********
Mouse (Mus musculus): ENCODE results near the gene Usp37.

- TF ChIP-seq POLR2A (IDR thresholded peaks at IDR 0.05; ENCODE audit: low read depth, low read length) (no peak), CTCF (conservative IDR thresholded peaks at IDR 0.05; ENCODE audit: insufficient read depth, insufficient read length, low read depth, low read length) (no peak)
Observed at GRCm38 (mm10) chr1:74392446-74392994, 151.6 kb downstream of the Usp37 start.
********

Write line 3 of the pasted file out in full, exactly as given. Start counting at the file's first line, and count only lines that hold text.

Observed at GRCm38 (mm10) chr1:74392446-74392994, 151.6 kb downstream of the Usp37 start.